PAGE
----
A POEM A DAY - PETAL WINGS

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It is so good to be back out in the countryside. The terraces are covered in wild flowers, everywhere you look is a riot of colour and birdsong fills the air. We are fortunate to be able to walk into this environment and live in a quiet village. The virus is still around and we all need to be careful and cautious but out in the open air at least gives us an hour's peace and restores faith that a better future lies ahead. 

A POEM A DAY - BUENACHE DE LA SIERRA

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This morning I was writing a short piece about witnessing a wild fire burn the mountain overlooking the village. It reminded me of driving through fire damaged woods in Cuenca and coming across the village of 'Buenache de la Sierra'. A local artist, Fernando Buenache, used this burnt wood to make incredible sculptures, there are hundreds of them in a field near the village and many more interesting art installations inspired by nature in his bar in the village. He also has an exhibition of stones and art made using stone and wood upstairs in his bar. For Spanish readers you can read more about his work and a recent exhibition in the following link.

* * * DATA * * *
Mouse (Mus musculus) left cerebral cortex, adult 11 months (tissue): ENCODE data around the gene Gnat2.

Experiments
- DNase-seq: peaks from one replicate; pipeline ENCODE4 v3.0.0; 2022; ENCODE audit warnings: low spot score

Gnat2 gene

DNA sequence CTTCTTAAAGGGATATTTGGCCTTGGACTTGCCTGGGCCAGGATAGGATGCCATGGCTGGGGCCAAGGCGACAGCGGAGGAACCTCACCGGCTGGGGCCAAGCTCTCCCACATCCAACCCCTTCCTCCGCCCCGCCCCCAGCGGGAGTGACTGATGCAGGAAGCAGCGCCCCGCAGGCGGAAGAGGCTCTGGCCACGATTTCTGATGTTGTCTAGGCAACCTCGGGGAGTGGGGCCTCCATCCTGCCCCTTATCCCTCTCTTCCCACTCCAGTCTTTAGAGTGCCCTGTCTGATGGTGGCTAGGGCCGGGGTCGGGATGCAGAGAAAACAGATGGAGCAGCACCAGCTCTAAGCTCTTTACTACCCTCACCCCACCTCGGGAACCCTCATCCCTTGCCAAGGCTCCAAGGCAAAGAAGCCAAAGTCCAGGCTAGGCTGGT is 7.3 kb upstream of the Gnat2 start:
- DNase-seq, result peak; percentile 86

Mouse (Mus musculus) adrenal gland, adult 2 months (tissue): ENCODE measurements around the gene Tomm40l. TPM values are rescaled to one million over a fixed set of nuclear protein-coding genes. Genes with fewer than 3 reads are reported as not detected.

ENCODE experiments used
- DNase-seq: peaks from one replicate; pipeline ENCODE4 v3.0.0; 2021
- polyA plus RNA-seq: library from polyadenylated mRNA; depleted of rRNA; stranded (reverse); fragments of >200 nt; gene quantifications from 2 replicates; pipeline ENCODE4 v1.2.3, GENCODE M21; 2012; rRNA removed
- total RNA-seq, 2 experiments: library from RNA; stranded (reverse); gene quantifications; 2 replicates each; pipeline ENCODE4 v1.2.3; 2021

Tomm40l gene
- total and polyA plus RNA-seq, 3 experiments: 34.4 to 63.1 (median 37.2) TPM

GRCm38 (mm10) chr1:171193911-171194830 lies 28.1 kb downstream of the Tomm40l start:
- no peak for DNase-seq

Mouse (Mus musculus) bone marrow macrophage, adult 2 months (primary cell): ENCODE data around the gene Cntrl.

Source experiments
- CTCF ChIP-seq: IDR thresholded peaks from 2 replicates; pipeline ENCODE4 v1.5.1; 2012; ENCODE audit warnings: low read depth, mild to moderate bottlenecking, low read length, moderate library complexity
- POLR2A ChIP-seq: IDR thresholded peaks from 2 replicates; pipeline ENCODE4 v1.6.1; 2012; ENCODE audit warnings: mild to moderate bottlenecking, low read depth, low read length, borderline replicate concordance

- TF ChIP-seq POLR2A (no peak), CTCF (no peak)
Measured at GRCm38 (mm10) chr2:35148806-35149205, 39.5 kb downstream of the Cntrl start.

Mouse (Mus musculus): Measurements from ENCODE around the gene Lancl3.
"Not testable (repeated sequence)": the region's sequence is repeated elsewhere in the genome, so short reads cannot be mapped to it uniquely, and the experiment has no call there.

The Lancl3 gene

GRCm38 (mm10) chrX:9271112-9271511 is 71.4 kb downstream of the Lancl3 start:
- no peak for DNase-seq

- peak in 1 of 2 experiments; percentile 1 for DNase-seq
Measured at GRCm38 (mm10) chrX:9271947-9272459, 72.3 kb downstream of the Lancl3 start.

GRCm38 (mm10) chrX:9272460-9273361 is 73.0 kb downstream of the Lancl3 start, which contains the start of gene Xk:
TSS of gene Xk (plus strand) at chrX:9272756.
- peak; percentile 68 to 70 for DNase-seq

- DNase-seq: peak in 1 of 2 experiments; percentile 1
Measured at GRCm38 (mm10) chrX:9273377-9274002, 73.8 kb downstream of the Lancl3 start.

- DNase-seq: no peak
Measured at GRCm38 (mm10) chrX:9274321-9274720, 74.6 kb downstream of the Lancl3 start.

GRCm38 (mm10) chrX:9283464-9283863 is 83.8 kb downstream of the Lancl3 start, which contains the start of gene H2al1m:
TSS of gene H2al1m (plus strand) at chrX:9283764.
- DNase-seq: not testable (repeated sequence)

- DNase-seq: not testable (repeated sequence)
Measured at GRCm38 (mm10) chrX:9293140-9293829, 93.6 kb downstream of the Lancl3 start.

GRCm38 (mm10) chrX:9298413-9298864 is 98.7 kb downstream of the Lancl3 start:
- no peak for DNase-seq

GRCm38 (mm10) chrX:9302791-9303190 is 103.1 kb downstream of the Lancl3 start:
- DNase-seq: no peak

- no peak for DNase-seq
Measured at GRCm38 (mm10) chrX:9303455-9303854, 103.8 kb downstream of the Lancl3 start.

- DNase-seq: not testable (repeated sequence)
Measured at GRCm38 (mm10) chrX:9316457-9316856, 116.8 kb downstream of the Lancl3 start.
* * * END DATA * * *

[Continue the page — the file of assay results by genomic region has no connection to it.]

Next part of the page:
https://cadenaser.com/emisora/2019/09/06/ser_cuenca/1567769751_103923.html


A POEM A DAY - DAISIES

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The terraces in the countryside around the village are dotted with daisies. I was out an hour before sunset, already many of the flowers in the shade were closing. It reminded me of the origin of the word daisy, 'day's eye', as the sun drops and the petals close over the yellow suns. 

A POEM A DAY - CURLING CAROB